The major Presidential candidates talked up its innovative approach to securing the U.S.-Mexico border. Aerospace and defense giant Boeing (BA), along with dozens of subcontractors, anticipated that it would give them a lucrative foothold in future government work worth billions of dollars. And fervent advocates of stronger obstacles to illegal immigration hoped the U.S. had finally found a more affordable way to fortify its southwest border than building hundreds of miles of physical barriers.
But Homeland Security Dept. officials have decided that an experimental 28-mile "virtual fence" meant to extend the U.S. Border Patrol's eyes and ears along the U.S.-Mexico border—a web of radar, infrared cameras, ground sensors, and airborne drones—won't be copied anywhere else in its entirety. The project was plagued with design, software, and other glitches; had fallen months behind schedule; and sometimes proved inoperable.
The government agreed to pay Boeing almost the full $20 million for successful completion of the prototype endeavor just south of Tucson, known as Project 28. But in choosing not to expand the project, Homeland Security officials are dashing expectations and causing embarrassment from Capitol Hill to the campaign trail.
Chertoff Defends Boeing
Homeland Security officials say they are not mothballing every aspect of Project 28, nor will they abandon their quest for a fully operational virtual fence along other parts of the border someday. Homeland Security spokesman Laura Keehner said on Feb. 25: "We'll be using the same idea, the same concept, and some of the same technology." More traditional ground-based radar and airborne surveillance drones will be deployed in some places.
Homeland Security Secretary Michael Chertoff said Boeing deserved payment because "all of the defects" in the prototype project were either "cured" or "immaterial." Boeing agreed to give the government a $2 million discount on future work and said it has spent more than twice the award amount developing and remedying Project 28.
A Boeing spokesman said the company has proved the virtual fence concept works. And the government has agreed to pay Boeing an additional $64 million to develop a "common operating picture" software system for Border Patrol agents in vehicles and command centers.
Fence Won't Work on Its Own
Still, critics contend the government didn't get what it paid for with Project 28. The Government Accountability Office has said the project suffered from insufficient government monitoring and direction. While acquainted with operating war-fighting systems, Boeing knew little about border patrol realities. "The poorly structured contract that prevented the line Border Patrol agents from pointing out obvious flaws and caused an overreliance on contractors has resulted in a system that has been described as providing 'marginal' functionality at best," says Representative Bennie Thompson (D-Miss.), who chairs the House Committee on Homeland Security.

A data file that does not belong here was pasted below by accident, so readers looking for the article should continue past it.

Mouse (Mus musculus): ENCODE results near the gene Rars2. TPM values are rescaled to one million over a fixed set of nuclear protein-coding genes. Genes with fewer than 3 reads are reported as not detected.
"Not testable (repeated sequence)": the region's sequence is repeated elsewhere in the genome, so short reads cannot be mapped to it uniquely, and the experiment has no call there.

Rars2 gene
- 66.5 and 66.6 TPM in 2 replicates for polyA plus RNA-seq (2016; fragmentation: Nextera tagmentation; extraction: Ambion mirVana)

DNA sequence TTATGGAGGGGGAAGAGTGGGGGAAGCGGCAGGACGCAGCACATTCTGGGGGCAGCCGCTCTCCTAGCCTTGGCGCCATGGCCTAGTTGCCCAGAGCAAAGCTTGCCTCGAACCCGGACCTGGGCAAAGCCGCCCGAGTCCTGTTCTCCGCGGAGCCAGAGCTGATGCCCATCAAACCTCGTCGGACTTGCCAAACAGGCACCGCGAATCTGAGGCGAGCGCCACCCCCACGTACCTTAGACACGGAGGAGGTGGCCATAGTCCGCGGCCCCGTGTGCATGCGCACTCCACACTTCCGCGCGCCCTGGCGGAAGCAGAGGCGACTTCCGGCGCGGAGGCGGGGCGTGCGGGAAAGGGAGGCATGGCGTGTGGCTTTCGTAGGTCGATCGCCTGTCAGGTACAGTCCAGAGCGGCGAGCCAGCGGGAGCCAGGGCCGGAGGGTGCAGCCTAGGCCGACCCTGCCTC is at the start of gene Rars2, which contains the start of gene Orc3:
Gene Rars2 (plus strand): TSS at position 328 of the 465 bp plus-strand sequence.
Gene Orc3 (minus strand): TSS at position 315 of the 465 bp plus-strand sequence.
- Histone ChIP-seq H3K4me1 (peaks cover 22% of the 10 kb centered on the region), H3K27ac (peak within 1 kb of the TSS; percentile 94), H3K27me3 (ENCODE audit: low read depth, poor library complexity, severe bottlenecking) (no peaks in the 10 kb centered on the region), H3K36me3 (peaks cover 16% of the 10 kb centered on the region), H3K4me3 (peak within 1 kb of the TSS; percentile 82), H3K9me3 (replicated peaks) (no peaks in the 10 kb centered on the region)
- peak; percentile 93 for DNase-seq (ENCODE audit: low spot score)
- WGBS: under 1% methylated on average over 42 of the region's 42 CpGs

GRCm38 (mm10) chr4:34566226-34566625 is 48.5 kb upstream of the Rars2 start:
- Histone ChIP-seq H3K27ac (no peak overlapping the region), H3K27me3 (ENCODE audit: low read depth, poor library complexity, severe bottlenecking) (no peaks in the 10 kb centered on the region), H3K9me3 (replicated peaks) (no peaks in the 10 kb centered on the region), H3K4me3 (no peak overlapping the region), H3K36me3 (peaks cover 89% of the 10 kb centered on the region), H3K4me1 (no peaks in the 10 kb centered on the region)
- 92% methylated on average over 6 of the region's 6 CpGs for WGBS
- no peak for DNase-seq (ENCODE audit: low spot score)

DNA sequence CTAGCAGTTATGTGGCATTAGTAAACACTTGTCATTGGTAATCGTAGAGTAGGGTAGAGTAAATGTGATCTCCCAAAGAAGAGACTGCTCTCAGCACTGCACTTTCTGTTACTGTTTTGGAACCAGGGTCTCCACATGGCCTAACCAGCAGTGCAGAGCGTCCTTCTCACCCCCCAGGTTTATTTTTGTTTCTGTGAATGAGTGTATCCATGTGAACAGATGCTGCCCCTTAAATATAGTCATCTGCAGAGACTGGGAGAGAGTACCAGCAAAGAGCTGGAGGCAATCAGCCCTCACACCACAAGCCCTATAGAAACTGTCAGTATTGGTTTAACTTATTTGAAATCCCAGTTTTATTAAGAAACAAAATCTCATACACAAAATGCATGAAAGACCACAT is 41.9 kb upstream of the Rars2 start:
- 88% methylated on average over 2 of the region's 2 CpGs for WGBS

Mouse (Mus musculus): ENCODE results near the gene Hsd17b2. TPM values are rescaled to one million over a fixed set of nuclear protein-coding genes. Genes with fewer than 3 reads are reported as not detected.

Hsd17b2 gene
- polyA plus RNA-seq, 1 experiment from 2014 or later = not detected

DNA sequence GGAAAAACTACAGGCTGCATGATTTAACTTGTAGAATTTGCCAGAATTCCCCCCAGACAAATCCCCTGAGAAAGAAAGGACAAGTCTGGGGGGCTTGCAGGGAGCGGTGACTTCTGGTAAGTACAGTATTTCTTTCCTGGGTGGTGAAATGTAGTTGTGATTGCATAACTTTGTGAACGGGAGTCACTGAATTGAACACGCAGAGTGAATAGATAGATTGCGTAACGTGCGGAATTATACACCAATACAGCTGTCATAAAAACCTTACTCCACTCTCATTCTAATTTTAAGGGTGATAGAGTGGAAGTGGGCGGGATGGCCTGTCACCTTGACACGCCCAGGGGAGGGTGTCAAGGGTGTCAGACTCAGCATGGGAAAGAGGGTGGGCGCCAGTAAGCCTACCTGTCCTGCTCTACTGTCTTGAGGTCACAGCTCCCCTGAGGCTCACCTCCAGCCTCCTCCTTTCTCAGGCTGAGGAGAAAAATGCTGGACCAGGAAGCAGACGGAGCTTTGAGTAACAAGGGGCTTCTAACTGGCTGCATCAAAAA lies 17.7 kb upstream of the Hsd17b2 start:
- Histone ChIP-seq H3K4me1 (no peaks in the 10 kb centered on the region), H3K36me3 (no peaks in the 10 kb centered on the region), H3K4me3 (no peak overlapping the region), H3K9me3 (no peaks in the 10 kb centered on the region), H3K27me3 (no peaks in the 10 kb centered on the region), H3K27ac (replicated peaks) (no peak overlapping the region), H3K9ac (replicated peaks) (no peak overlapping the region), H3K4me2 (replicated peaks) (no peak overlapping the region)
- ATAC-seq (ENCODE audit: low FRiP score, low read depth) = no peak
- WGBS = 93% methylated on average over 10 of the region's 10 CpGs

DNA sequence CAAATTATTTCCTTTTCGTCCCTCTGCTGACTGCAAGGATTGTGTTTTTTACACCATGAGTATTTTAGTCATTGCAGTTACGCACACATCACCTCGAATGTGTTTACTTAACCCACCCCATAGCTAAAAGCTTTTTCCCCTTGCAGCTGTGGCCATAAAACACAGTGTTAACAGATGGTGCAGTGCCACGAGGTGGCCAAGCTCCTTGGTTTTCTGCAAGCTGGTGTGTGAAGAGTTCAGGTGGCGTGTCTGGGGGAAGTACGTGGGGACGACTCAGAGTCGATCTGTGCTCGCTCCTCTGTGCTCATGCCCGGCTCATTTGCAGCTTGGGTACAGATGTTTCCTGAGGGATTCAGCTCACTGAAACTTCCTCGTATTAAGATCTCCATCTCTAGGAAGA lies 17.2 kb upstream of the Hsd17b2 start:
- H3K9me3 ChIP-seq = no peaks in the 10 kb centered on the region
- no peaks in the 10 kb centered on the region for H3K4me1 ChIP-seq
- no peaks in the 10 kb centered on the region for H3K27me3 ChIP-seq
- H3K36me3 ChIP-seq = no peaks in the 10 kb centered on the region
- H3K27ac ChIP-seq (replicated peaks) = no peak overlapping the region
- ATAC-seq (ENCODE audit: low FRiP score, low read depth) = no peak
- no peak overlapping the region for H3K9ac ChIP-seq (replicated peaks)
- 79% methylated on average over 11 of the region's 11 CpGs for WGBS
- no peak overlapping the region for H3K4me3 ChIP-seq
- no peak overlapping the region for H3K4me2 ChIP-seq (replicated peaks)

Authorities remain determined to build better barriers, both physical and high tech. But even the most futuristic border scenarios are widely viewed among specialists in immigration and enforcement as likely to fail without more comprehensive approaches (BusinessWeek, 2/7/08) to immigration reform or stepped-up workplace enforcement, penalties for employers, and more reliable tools to verify an employee's work status.
But that hasn't stopped the major candidates from trumpeting the promise of high-tech solutions. Senators Hillary Clinton (D-N.Y.) and Barack Obama (D-Ill.) did so during their Feb. 21 debate in Texas. Immigration will be a significant issue for Texas voters in a Mar. 4 primary. Both Democrats have voted in favor of hundreds of miles of physical fencing along the Mexico border. In the Austin debate, however, both emphasized the kind of innovation that Project 28 represented. "Let's deploy more technology and personnel, instead of the physical barrier," said Clinton. "I frankly think that will work better."
McCain Favors a Mix of Physical and Technological Borders
Obama concurred. "There may be areas where it makes sense to have some fencing," he said. "But for the most part, having Border Patrol, surveillance, [and] deploying effective technology—that's going to be the better approach."
Likewise, Senator John McCain (R-Ariz.), once a prime architect of comprehensive immigration reform, has for weeks urged securing the border first through a mix of physical and technological barriers.
The allure of a technology fix is understandable, given what federal agents are up against. Along nearly 2,000 miles of scorching desert, steep canyons, winding rivers, and urban mazes, they routinely strive for the unattainable—to stop the flow of people so desperate for better lives that they will climb, run, swim, tunnel, bribe, and even hide in car undercarriages to get into the U.S. The number of Border Patrol agents has almost doubled since 2000, to 14,900, supplemented now by up to 3,000 National Guard troops. Still, migrants continue to cross. And they'll continue to come, as long as Mexico's per capita income remains one-fifth that of the U.S. and employers in El Norte continue to welcome them.
The government has been extending barriers for more than a decade, and there was much talk of technological solutions even during the administration of Clinton's husband, President Bill Clinton. As of Feb. 23, the government has built 302 miles of physical fence. The effort has taken 15 years.
The Bush Administration, meanwhile, is extending a crackdown on some illegal immigration. Federal contractors soon must participate in "E-Verify," a system now used by 53,000 employers to confirm employees' work status. And starting the week of Mar. 1, federal fines imposed on employers who hire undocumented migrants—$2,200 for first offense, and up to $10,000 after that—will rise by 25%.